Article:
The Catholic Church has a lengthy pre-marital course lasting several weeks. This used to be called Pre-Cana and now goes under another name. I knew a couple who attended it in the 1980s. They were shocked at how ill-matched and ill-prepared some of the other couples in their class were. It was not unusual for couples to argue during the courses. Some engagements were broken as issues regarding children, money and gambling came to light. 

I am not sure how strict certain Catholic parishes are on these pre-marital classes now. I know of a couple who were able to claim an excused absence for several of them. After a few years of marriage, they recently divorced. The husband ran off with another woman.

This is only one example of many proving our Lord’s point about divorce.

Regarding the marital covenant and the parallel with God’s covenant with His people, the Old Testament has examples of how serious this is. He will reject our praises and worship. Could this be one reason why our churches are emptying? MacArthur cites Malachi 2:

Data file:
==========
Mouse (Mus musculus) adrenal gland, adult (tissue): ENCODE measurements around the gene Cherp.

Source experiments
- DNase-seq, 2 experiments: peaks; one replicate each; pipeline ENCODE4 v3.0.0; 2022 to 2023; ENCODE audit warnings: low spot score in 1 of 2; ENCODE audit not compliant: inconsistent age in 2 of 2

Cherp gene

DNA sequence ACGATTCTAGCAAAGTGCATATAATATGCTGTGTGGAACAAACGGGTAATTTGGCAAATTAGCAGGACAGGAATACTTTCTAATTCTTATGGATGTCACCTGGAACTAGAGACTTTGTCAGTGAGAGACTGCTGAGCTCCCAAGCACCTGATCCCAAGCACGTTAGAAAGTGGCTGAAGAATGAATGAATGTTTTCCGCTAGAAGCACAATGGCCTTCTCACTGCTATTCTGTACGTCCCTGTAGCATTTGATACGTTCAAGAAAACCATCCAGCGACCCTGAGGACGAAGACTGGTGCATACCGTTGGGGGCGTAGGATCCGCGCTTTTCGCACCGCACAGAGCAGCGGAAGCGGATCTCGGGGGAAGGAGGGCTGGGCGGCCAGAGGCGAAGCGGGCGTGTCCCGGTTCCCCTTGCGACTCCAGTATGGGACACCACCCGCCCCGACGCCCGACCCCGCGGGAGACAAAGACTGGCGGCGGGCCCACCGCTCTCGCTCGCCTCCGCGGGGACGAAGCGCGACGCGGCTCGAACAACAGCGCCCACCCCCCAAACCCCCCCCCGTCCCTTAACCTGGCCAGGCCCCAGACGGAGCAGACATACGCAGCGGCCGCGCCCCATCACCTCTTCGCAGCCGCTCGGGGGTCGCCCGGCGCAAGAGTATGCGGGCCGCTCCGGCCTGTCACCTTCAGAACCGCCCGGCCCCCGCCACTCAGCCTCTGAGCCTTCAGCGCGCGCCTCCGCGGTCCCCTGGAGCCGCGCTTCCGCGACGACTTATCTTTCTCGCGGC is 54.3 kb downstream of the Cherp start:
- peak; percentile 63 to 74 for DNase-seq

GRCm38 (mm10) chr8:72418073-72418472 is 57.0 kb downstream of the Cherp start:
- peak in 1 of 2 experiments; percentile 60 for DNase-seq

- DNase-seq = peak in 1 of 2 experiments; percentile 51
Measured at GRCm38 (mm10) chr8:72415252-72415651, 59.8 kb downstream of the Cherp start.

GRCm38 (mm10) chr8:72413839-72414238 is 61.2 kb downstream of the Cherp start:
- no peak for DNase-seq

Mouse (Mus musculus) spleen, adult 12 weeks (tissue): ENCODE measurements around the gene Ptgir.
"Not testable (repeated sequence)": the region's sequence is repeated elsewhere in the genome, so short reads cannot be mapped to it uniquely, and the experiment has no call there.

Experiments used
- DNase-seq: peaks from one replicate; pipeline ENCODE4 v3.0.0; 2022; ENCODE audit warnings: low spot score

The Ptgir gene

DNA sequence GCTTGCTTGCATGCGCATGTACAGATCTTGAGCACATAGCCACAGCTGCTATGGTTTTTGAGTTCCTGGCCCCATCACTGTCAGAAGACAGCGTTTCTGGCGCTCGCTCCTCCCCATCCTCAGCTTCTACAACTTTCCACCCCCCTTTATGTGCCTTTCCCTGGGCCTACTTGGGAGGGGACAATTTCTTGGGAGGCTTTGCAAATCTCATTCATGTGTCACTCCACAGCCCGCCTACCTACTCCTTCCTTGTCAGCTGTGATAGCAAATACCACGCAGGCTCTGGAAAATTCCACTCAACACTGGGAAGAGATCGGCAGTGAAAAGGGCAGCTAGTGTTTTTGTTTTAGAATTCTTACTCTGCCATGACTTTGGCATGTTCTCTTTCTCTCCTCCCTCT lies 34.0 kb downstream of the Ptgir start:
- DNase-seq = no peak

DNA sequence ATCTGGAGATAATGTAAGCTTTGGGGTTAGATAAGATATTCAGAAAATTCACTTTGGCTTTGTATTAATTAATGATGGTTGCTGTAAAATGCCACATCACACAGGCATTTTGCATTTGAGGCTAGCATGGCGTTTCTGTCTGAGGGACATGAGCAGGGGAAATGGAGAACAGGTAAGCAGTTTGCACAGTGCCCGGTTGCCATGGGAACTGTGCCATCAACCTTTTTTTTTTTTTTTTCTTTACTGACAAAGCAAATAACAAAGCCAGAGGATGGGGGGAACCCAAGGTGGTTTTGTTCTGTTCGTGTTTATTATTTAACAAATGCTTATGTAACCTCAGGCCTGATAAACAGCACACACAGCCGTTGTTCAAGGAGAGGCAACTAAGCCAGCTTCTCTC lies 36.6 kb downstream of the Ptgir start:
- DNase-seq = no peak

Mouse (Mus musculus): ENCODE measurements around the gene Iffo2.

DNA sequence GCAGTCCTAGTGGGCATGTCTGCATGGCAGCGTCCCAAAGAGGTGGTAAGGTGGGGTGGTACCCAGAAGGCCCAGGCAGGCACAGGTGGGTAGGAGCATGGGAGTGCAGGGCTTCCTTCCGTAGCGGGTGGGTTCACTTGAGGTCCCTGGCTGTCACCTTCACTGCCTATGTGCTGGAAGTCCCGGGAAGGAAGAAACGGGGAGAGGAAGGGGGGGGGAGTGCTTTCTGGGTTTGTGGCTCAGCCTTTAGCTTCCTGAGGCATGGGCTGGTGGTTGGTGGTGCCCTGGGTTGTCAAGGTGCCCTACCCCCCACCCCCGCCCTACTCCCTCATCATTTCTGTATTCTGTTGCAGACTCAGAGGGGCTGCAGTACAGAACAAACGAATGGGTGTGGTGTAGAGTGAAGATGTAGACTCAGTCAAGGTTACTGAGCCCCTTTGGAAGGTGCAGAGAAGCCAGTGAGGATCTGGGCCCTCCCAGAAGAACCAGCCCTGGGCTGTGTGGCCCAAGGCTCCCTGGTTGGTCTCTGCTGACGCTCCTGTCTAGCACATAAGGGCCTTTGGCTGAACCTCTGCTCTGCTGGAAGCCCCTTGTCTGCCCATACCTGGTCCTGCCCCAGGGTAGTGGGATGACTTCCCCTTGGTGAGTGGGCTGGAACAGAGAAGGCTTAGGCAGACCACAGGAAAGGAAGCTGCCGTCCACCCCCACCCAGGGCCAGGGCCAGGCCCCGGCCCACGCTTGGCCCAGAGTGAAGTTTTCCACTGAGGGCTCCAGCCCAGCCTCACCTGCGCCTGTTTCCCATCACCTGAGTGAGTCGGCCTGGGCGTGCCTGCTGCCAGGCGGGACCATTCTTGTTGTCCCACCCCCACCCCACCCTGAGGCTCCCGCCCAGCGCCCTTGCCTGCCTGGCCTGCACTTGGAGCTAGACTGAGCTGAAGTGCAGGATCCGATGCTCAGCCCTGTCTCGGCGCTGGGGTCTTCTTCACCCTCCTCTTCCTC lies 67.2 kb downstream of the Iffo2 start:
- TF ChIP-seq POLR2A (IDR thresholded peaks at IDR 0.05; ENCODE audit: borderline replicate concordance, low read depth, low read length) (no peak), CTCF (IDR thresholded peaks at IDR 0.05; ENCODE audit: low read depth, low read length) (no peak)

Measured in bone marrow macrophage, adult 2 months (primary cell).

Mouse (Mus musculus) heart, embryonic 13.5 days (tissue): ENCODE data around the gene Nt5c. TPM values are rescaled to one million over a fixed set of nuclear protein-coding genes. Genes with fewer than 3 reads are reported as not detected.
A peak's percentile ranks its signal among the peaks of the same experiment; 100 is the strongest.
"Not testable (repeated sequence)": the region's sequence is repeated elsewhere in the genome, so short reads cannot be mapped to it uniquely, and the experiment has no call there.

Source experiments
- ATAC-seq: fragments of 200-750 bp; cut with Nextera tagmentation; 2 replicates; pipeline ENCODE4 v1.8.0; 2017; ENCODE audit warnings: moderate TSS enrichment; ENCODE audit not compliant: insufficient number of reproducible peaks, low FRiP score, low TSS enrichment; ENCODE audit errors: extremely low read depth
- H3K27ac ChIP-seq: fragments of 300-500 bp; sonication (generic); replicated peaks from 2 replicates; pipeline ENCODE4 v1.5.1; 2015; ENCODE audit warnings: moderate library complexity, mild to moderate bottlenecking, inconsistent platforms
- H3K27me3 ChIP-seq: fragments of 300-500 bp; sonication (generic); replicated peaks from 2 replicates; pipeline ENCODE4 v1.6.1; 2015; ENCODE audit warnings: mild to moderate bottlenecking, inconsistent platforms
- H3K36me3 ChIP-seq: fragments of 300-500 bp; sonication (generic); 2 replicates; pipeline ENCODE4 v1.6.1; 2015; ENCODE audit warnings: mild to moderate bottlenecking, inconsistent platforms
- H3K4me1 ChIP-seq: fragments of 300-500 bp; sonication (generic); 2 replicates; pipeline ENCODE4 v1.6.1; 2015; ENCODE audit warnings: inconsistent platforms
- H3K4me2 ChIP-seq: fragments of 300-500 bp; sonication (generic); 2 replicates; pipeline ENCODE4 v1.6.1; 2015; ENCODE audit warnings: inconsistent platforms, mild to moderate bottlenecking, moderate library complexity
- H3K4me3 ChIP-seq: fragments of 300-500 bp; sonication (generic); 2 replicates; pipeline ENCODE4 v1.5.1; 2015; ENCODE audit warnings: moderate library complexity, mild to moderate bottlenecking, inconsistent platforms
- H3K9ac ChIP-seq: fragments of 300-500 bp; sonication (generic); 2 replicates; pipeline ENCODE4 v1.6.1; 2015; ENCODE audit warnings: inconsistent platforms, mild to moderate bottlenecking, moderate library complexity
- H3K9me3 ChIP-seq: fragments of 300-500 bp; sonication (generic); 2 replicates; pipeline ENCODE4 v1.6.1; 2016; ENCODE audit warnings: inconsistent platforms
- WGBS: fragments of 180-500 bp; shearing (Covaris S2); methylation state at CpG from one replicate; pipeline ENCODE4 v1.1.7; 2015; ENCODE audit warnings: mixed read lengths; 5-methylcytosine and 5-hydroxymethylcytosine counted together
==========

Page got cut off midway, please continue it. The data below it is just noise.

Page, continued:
Judah Profaned the Covenant

10 Have we not all one Father? Has not one God created us? Why then are we faithless to one another, profaning the covenant of our fathers? 11 Judah has been faithless, and abomination has been committed in Israel and in Jerusalem. For Judah has profaned the sanctuary of the Lord, which he loves, and has married the daughter of a foreign god. 12 May the Lord cut off from the tents of Jacob any descendant[e] of the man who does this, who )brings an offering to the Lord of hosts!

13 And this second thing you do. You cover the Lord‘s altar with tears, with weeping and groaning because he no longer regards the offering or accepts it with favor from your hand. 14 But you say, “Why does he not?” Because the Lord was witness between you and the wife of your youth, to whom you have been faithless, though she is your companion and your wife by covenant. 15 Did he not make them one, with a portion of the Spirit in their union?[f] And what was the one God[g] seeking?[h] Godly offspring. So guard yourselves[i] in your spirit, and let none of you be faithless to the wife of your youth. 16 “For the man who does not love his wife but divorces her,[j] says the Lord, the God of Israel, covers[k] his garment with violence, says the Lord of hosts. So guard yourselves in your spirit, and do not be faithless.”